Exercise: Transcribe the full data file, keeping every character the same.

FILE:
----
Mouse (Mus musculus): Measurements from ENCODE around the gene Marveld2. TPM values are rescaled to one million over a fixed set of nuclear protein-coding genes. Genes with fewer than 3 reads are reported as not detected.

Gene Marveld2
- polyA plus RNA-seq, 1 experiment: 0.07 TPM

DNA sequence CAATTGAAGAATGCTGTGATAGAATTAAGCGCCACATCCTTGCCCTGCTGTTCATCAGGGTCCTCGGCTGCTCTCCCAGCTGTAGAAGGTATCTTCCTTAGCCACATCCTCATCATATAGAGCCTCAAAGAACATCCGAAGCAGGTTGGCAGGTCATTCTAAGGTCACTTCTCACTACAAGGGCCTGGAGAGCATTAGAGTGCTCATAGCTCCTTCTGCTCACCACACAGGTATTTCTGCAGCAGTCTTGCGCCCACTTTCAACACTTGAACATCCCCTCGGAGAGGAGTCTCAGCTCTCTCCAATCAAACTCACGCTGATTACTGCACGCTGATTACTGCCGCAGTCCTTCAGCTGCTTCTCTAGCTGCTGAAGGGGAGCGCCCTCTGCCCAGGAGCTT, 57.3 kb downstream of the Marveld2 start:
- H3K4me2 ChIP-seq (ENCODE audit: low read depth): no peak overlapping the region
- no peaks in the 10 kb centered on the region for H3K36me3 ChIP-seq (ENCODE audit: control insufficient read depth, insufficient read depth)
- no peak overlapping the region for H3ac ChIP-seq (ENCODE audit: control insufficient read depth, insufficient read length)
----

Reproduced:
Mouse (Mus musculus): Measurements from ENCODE around the gene Marveld2. TPM values are rescaled to one million over a fixed set of nuclear protein-coding genes. Genes with fewer than 3 reads are reported as not detected.

Gene Marveld2
- polyA plus RNA-seq, 1 experiment: 0.07 TPM

DNA sequence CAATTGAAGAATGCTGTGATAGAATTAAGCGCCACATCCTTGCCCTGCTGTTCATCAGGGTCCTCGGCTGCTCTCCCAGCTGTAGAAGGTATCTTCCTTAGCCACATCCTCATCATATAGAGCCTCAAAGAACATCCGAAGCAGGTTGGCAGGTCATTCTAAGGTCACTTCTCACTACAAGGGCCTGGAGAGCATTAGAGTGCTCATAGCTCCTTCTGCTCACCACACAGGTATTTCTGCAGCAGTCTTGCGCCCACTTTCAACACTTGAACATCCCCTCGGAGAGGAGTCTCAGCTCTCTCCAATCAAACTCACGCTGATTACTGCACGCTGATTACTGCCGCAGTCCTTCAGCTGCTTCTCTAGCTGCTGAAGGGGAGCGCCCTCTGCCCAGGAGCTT, 57.3 kb downstream of the Marveld2 start:
- H3K4me2 ChIP-seq (ENCODE audit: low read depth): no peak overlapping the region
- no peaks in the 10 kb centered on the region for H3K36me3 ChIP-seq (ENCODE audit: control insufficient read depth, insufficient read depth)
- no peak overlapping the region for H3ac ChIP-seq (ENCODE audit: control insufficient read depth, insufficient read length)